The mother, who wishes to remain anonymous, has criticised the way Gildredge House handled the situation after her child was struck with what is believed to have been a craft knife.
The incident happened on December 19 and the boy was taken to hospital by his mother, who said he was treated for a wound in his upper back.
She said, “He had a hole in his upper back approximately 1cm width and of unknown depth. He was soaked in blood.
“The school asked me to cover his back with his blazer so to not worry other parents... of course I thought this was absurd and didn’t.
“The hospital glued the hole and put a dressing on it. They said he was lucky not to have done more damage.”
According to the mother, the school tried to dissuade her from reporting the incident to the police. However, she did report it and officers investigated.
Sussex Police confirmed the report in a statement to this newspaper.
A spokesperson for the force said, “Police received a report of one pupil wounding another at Gildredge House School on December 19.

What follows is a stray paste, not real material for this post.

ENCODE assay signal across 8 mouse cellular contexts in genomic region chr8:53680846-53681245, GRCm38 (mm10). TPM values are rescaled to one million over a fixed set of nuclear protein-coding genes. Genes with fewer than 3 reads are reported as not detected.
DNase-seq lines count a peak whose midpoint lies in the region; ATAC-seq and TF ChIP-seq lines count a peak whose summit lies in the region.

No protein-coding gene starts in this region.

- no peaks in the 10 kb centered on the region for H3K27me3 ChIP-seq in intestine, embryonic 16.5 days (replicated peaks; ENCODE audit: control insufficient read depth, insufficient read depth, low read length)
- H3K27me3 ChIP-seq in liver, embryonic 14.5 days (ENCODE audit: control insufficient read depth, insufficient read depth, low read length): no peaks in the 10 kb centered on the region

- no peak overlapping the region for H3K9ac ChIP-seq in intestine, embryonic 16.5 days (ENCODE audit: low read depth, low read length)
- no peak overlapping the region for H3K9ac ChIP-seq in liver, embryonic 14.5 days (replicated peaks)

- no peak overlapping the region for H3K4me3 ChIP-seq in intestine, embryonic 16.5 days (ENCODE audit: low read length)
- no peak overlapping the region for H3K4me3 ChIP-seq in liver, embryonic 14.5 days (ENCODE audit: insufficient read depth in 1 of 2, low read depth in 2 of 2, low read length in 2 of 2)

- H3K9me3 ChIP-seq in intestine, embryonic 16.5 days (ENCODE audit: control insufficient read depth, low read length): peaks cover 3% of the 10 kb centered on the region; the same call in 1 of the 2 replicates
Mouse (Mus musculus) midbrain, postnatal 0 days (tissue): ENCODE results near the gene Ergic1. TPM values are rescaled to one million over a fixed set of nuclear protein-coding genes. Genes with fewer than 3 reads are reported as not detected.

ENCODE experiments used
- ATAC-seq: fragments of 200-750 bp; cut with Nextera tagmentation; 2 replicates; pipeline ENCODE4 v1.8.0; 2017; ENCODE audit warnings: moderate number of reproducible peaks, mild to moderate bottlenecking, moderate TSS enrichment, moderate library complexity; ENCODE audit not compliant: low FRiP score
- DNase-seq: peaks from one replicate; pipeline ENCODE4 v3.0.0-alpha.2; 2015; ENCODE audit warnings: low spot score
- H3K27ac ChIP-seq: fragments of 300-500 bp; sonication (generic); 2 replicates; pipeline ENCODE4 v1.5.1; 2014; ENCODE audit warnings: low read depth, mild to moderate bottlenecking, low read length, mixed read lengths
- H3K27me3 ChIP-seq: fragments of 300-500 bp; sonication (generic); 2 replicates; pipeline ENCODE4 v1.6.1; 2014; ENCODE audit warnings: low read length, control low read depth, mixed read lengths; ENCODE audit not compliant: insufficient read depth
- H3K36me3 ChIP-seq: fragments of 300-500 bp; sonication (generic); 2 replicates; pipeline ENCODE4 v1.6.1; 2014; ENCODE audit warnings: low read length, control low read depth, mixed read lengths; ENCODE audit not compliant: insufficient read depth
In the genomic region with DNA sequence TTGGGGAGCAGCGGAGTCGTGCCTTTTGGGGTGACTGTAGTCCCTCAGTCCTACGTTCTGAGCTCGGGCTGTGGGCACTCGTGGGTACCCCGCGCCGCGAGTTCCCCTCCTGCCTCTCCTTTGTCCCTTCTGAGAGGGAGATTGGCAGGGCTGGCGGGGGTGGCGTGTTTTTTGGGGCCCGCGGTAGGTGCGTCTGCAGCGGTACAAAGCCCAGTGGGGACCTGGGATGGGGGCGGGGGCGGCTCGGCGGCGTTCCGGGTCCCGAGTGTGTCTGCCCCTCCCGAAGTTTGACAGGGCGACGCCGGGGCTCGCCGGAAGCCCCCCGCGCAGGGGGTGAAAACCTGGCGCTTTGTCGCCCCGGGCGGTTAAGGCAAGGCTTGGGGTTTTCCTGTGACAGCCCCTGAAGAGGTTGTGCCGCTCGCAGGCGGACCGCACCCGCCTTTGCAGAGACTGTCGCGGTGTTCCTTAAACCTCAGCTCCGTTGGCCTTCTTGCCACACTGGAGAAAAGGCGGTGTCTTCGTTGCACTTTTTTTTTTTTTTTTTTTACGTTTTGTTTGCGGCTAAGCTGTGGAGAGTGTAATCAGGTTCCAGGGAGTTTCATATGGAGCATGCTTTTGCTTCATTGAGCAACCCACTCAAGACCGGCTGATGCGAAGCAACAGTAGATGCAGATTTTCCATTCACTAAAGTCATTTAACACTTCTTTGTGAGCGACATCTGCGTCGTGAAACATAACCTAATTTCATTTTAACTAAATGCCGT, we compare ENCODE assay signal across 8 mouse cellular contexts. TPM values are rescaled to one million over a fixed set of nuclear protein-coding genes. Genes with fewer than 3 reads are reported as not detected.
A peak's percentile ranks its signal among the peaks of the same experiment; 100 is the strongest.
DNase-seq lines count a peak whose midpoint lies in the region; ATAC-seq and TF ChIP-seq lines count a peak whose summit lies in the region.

“Officers carried out an investigation, in liaison with the school, and steps have been taken to address the behaviour of the pupil involved.
“This has included strong words of advice and a referral to Reboot, the police’s early intervention scheme for people aged 11-17.”
According to the boy’s mother, in the months following he was ‘treated like the perpetrator’ and developed anxiety and depression which caused her to take him out of school.
She said, “Following the stabbing my son suffered retribution from other pupils, for their blame of him getting the police involved.
“This was face to face and on social media and there were multiple incidents. The senior leadership team [at Gildredge House] did not recognise the attempts of revenge.
“I am appalled at the school’s management of the situation and the outcome of our experience. The school’s leadership’s aim was evidently to protect their reputation and to brush this lifechanging incident under the carpet.”
Responding to these complaints, the head teacher of Gildredge House Stuart Reeves said the school could have done better and has since strengthened its safeguarding procedures.
Mr Reeves said “We fully accept that our response to the incident on December 19 could have been better, although we believe we reacted appropriately to the reports we received.
“Since the incident we have strengthened our safeguarding processes to ensure we are better placed to deal with incidents in the future.”
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